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Food AllergiesFood Allergies

September 1, 1999

5 Min Read
Food Allergies

Food Product Design

Food Allergies
A Matter of Life or Death
September 1999 -- Nutrition Notes

By: Andrea Platzman, R.D.
Contributing Editor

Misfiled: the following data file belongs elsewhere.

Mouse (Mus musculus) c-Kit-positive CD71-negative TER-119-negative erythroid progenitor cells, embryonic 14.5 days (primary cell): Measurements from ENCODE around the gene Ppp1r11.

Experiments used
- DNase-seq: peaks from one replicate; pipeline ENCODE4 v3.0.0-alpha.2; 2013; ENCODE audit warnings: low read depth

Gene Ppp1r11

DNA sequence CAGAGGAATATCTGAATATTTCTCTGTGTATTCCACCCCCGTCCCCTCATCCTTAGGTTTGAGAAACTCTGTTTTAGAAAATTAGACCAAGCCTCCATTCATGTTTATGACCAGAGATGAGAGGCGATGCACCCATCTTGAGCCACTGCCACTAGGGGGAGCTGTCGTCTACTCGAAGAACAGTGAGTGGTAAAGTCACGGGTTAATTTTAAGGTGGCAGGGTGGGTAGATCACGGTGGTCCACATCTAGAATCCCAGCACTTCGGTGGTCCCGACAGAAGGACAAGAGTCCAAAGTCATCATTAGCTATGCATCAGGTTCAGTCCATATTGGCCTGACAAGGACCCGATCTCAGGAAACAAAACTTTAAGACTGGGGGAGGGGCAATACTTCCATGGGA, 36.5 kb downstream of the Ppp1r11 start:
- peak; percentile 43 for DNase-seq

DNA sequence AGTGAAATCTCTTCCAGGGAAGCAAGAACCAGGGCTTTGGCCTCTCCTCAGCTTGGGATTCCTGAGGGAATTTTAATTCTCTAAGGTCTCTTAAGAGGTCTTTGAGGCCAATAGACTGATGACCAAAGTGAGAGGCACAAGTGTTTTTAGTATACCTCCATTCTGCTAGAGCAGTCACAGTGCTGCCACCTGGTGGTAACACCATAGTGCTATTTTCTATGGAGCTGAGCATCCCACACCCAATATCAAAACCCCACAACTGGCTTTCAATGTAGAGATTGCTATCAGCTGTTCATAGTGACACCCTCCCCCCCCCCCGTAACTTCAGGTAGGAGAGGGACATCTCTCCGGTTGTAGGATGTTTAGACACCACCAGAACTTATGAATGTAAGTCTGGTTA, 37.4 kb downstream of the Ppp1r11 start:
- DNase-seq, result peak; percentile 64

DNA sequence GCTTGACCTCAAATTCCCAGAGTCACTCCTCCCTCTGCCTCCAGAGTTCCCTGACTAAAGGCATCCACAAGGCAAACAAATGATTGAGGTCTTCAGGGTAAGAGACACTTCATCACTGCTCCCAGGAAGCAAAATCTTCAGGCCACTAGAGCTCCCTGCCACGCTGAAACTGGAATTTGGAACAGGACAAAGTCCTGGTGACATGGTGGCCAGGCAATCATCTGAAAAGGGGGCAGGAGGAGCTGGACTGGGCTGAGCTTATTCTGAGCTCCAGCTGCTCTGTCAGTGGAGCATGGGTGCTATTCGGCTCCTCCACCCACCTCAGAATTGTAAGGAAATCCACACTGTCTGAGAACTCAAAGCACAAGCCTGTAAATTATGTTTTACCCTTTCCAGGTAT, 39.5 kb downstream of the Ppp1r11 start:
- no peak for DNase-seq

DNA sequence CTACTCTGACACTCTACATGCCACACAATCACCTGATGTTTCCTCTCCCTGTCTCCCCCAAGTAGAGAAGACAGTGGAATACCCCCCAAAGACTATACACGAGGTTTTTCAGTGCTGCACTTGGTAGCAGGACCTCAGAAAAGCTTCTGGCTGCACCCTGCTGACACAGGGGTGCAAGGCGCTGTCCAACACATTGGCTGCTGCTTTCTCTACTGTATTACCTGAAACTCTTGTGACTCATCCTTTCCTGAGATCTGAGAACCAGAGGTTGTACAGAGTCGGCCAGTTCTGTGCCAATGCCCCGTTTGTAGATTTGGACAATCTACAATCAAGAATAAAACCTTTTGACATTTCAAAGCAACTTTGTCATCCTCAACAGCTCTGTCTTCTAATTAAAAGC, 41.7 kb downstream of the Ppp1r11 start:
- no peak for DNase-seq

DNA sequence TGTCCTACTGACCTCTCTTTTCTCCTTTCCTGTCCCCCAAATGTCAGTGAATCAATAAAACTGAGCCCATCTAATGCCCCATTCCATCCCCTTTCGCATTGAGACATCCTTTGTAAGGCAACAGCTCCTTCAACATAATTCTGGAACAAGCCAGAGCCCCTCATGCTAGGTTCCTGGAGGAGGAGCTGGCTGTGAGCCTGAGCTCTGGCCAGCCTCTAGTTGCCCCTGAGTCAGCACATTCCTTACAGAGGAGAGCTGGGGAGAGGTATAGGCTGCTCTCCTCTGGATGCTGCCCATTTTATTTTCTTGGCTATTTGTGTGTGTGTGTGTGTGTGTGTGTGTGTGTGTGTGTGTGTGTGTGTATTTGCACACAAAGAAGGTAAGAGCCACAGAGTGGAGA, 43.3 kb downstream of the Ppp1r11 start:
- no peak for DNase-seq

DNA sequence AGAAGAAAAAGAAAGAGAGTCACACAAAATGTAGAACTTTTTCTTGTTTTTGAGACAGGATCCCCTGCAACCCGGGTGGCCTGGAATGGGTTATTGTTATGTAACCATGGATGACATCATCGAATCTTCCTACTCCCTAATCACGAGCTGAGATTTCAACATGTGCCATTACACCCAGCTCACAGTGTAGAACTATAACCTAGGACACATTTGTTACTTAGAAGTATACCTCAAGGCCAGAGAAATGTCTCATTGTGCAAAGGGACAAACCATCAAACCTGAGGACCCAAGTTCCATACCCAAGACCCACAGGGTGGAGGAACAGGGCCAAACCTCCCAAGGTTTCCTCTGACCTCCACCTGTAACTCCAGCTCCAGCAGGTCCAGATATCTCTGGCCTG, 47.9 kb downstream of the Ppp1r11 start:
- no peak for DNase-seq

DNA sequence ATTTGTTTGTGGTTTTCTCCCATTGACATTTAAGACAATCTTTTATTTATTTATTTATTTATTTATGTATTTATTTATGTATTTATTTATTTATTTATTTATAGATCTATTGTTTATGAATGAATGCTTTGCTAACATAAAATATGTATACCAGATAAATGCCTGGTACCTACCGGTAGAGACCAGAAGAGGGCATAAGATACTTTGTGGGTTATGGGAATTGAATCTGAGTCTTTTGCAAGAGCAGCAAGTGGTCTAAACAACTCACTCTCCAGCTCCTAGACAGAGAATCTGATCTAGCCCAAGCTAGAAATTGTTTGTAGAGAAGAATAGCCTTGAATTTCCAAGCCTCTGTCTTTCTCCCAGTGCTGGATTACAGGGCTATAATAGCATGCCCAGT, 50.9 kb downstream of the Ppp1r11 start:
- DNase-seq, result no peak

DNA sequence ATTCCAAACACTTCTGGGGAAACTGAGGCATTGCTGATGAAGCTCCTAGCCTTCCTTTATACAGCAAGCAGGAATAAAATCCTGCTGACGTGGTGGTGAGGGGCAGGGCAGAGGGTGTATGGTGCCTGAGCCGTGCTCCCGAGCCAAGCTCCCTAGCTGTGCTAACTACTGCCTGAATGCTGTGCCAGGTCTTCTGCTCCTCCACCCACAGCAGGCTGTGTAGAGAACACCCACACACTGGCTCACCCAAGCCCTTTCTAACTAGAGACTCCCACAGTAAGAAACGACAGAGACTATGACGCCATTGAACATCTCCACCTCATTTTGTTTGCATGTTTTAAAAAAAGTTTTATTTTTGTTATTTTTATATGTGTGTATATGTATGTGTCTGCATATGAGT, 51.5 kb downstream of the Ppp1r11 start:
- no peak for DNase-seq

Lucretius once said, "One man's food is another man's poison." While he was not referring to food allergies, the statement is certainly apt in this situation. "It is estimated that 2% to 2.5% of the United States population, or between 6 million and 7 million people, have food allergies," says Anne Munoz-Furlong, president of the The Food Allergy Network, Fairfax, VA. "Of those affected by food allergies, approximately 2.5 million are children. Most children will outgrow their food allergies, with the exception of peanut and tree-nut allergies, which are considered life long."Source of the trouble  Peanuts are the leading cause of severe food-allergy reactions. According to Munoz-Furlong, a recent study shows that an estimated 1.1% of the United States population, or close to 3 million people, are affected by peanut or tree-nut allergies. But these are not the only culprits. "There are eight foods that cause 90% of the allergic reactions to foods - these are peanuts; tree nuts, such as almonds, cashews, walnuts, Brazil nuts and pecans; crustacea, such as crab, shrimp, lobster and crawfish; fish; cow's milk; eggs; soybeans; and wheat," says Susan Hefle, Ph.D., assistant director of The Food Allergy Research and Resource Program, University of Nebraska, Lincoln. "There are at least 160 other foods that can cause allergic reactions, but the vast majority of those are quite rare."Immune system response  At this time, it is unknown why some people develop allergies and others do not. "While food allergies are not directly inherited, genetic factors do play a role. If both parents have allergies of some kind - to dog dander, pollens, etc. - their child will have a greater chance of developing a food allergy," says Hefle.  "A food allergy is caused by the immune system's misinterpretation of a harmless food as a harmful invader. In an effort to protect the body, the immune system creates antibodies against that food. When they are released, the person experiences an allergic reaction," explains Munoz-Furlong.  According to Steve Taylor, Ph.D., et al, in an article in the January/February 1999 Nutrition Today entitled "Food Allergies and Avoidance Diets," the human body produces five classes of antibodies: IgG, IgM, IgA, IgD and IgE. These antibodies are important in fighting off infectious diseases. Of these antibodies, IgE, or immunoglobulin E, is found in higher concentrations in allergic individuals, and is extremely important in the development of the allergic response. The role, or roles, that the other antibodies have in food allergies, if any, has not yet been determined.  Susceptible individuals form allergen-specific IgE upon exposure to an allergen. The IgE then attaches itself to mast cells in various tissues of the body and to basophils in the blood during a process known as sensitization. On subsequent exposure to the same allergenic substance, the allergen cross-links two IgE molecules on the surface of the mast cell or basophil membrane. This interaction stimulates the cells to degranulate and release mediators, including histamine, prostaglandins and leukotrienes. These mediators circulate throughout the body and interact with receptors in various tissues, which can lead to the development of a wide range of symptoms, including nausea, vomiting, diarrhea, hives, eczema, swelling, asthma and even anaphylactic shock. During anaphylactic shock, breathing passages close up, blood pressure drops and the affected person loses consciousness and can even die.   With food allergies, even the smallest amount of allergen can cause a reaction. However, keep in mind that some people may not have a true food allergy, but rather a food intolerance. An intolerance often produces many of the same symptoms as an allergy, but has a different root cause. (For more information, see "The Fear of Food" and "Reality Check: The Facts Behind the Myths" in the January 1998 issue of Food Product Design.)Preventive measures  "There is no cure for a food allergy. Individuals with food allergies must read ingredient statements carefully every time they shop. Manufacturers can help by making ingredient information as complete and easy to read as possible," suggests Munoz-Furlong. "In addition, manufacturers should make every effort to notify allergic consumers when a processing, packaging or labeling mistake is made, or when ingredients change in products that have been on the market for a long time."  The key to successful allergen risk management is to develop and implement preventive programs, and more and more companies are instating HACCP plans to minimize potential problems. These programs should include at minimum:   Vendor certification. Ingredients and raw materials should only be purchased from approved suppliers.  Production control and scheduling. Cross-contamination can lead to a fatal error. Production schedules should be designed to control potential allergens.  Tracking. Every operation should be able to track a product that leaves the facility. If a problem requiring a product recall occurs, the company will be able to locate the products with ease.  Limiting rework. Rework products must be properly labeled. It is advisable to rework only like products.  Cleaning. Failure to clean properly may leave residues that could contaminate products and elicit an allergic response in susceptible individuals.   Labeling. Wrong labels, switched ingredients and formulation mistakes can be hazardous. It is important to make sure that labels are up to date and that the proper packages are used.  Hefle observes that the more specific the information a company gives the food-allergic consumer, the better. "Until there is a cure for a food allergies, consumers and food manufacturers must work together," states Munoz-Furlong.  Andrea D. Platzman is a registered dietitian who is a consultant to the food industry, and regularly writes for nutrition publications. She earned a master's degree in nutrition from New York University, and has a culinary and business background.Back to top